Exhibitions: History of Egyptian Writing

  • 1st Floor
    Arts of Africa, Steinberg Family Sculpture Garden
  • 2nd Floor
    Arts of Asia and the Islamic World
  • 3rd Floor
    Egyptian Art, European Paintings
  • 4th Floor
    Contemporary Art, Decorative Arts, Elizabeth A. Sackler Center for Feminist Art
  • 5th Floor
    Luce Center for American Art

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    History of Egyptian Writing

    Press Releases ?
    • January 28, 1952: An exhibition of Egyptian writing from the earliest times to the present day opens today (January 28) at the Brooklyn Museum. It will remain on view through April 6.

      The exhibition includes not only specimens of hieroglyphs in stone and on papyrus, the ancient forerunner of paper, but also writing equipment such as palettes which still contain cakes of ink showing signs of use by scribes some three thousand years ago. Inkwells, knives for cutting papyrus and burnishers for smoothing its surface are also shown. Sculptures of early scribes and other material illustrating the life of a scribe give an idea of the importance of a man who could read and write in ancient Egypt where the great mass of inhabitants was illiterate.

      Most of the pieces shown are from The Brooklyn Museum’s Collection, but objects were lent to the exhibition by the following: Detroit Museum of Art, The Metropolitan Museum, Museum of Fine Arts at Boston, the Walters Art Gallery of Baltimore, and Mr. Michael Abemayer.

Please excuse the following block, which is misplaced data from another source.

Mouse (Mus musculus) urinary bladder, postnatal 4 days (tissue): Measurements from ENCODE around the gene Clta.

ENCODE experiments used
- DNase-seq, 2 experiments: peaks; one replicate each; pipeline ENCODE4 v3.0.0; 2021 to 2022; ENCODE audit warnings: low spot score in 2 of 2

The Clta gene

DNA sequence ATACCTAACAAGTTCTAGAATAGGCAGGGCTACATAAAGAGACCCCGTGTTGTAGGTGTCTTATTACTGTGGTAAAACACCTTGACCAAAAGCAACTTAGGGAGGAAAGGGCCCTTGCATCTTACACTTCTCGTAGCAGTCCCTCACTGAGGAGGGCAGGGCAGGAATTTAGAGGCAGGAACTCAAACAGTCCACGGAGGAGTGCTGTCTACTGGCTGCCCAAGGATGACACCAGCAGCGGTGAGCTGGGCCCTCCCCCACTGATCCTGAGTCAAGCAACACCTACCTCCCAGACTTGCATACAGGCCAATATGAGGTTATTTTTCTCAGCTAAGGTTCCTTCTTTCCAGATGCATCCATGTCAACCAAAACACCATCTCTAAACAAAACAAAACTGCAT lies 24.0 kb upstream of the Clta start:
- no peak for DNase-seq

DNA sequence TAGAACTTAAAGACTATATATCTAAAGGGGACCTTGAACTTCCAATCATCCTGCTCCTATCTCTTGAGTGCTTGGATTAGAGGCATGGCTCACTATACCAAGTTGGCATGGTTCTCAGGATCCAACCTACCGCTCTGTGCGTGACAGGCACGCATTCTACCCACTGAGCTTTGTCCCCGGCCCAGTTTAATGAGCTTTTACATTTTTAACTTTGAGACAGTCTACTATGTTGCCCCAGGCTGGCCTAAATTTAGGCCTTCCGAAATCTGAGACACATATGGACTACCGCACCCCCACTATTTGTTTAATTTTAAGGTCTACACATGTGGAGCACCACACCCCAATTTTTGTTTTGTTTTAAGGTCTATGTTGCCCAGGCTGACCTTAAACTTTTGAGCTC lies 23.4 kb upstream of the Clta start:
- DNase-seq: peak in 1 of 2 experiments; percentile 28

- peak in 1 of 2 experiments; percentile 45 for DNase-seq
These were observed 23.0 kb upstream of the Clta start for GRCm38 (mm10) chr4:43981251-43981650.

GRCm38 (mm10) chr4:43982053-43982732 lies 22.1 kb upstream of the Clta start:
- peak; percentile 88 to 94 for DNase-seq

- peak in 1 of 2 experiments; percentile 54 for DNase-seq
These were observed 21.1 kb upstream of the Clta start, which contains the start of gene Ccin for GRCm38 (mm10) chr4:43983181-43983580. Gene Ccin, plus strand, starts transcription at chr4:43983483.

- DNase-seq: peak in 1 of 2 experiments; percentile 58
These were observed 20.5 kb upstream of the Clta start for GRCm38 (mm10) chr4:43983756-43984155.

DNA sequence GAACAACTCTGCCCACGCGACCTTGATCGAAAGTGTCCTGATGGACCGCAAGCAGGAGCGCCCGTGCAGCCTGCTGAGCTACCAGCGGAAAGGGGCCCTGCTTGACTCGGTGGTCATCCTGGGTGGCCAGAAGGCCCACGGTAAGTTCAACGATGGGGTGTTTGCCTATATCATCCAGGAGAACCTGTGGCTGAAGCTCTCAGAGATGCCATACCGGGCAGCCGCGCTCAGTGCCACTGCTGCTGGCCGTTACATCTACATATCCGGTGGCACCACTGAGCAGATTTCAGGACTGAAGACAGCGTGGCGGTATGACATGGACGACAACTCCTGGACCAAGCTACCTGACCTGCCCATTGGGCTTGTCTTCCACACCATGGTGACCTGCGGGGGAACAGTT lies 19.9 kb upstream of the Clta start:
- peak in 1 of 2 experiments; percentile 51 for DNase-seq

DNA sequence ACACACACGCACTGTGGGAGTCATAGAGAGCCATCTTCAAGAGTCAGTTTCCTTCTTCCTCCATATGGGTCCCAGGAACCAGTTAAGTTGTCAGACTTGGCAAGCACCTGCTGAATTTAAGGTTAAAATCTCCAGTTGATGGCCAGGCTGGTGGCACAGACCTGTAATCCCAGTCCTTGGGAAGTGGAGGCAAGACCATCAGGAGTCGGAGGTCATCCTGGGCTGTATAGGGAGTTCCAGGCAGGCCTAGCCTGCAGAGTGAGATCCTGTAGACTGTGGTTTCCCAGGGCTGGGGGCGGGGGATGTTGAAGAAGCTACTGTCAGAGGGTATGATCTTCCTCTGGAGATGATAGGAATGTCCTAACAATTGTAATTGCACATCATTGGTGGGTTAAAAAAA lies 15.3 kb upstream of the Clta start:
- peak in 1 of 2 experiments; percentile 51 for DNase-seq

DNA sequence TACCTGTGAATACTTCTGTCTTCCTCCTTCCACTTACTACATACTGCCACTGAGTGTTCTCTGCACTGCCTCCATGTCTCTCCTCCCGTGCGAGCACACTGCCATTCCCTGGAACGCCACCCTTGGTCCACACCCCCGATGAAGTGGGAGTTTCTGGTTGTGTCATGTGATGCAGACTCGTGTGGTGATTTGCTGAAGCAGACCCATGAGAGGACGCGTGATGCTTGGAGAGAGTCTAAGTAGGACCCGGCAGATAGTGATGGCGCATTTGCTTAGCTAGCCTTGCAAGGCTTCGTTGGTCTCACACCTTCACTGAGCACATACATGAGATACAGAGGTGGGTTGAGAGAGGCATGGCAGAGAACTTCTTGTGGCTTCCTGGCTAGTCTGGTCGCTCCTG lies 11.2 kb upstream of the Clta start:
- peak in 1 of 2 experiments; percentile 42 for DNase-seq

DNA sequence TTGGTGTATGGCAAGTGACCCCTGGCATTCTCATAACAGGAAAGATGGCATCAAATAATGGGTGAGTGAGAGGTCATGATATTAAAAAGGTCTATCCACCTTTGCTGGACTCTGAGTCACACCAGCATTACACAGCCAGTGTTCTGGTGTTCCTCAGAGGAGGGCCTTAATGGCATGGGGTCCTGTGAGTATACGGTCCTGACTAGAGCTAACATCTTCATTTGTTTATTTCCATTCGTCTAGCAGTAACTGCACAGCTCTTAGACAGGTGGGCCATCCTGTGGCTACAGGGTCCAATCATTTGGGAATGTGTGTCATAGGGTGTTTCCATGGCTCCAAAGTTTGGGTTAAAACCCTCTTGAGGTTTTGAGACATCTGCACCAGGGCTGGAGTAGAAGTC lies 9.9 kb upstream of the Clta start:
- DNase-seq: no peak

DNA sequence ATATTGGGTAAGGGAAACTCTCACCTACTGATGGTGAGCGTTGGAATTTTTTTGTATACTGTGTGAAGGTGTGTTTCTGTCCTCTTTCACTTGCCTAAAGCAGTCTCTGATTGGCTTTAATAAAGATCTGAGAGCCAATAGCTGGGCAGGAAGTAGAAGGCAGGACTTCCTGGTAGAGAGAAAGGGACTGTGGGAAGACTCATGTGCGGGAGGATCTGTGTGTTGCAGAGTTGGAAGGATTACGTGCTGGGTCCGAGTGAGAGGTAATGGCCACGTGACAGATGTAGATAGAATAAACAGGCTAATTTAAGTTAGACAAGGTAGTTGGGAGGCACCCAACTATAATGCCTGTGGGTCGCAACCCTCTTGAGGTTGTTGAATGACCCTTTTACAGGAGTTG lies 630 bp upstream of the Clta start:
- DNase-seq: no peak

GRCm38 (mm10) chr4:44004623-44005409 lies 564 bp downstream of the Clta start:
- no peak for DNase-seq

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      Coincident with the opening of the exhibition, The Brooklyn Museum announces the publication of series 2 of “People of the Black Land,” for young people of high school age. This series which consists of four leaflets discusses in simple terms the main characteristics of Egyptian writing and language, the nature of Egyptian writing material and the life and education of the scribe.

      Brooklyn Museum Archives. Records of the Department of Public Information. Press releases, 1947 - 1952. 01-03/1952, 008. View Original

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    The Brooklyn Museum Archives maintains a collection of historical press releases. Many of these have been scanned and made available on our Web site. The releases range from brief announcements to extensive articles; images of the original releases have been included for your reference. Please note that all the original typographical elements, including occasional errors, have been retained. Releases may also contain errors as a result of the scanning process. We welcome your feedback about corrections.
    For select exhibitions, we have made available some or all of the informative text panels written by the curator or organizer. Called "didactics," these panels are presented to the public during the exhibition's run, and we reproduce them here for your reference and archival interest. Please note that any illustrations on the original didactics have not been retained, and that the text may contain errors as a result of the scanning process. We welcome your feedback about corrections.
    For select exhibitions, we have made available some or all of the objects from the Brooklyn Museum collection that were in the installation. These objects are listed here for your reference and archival interest, but the list may be incomplete and does not contain objects owned by other institutions or lenders.
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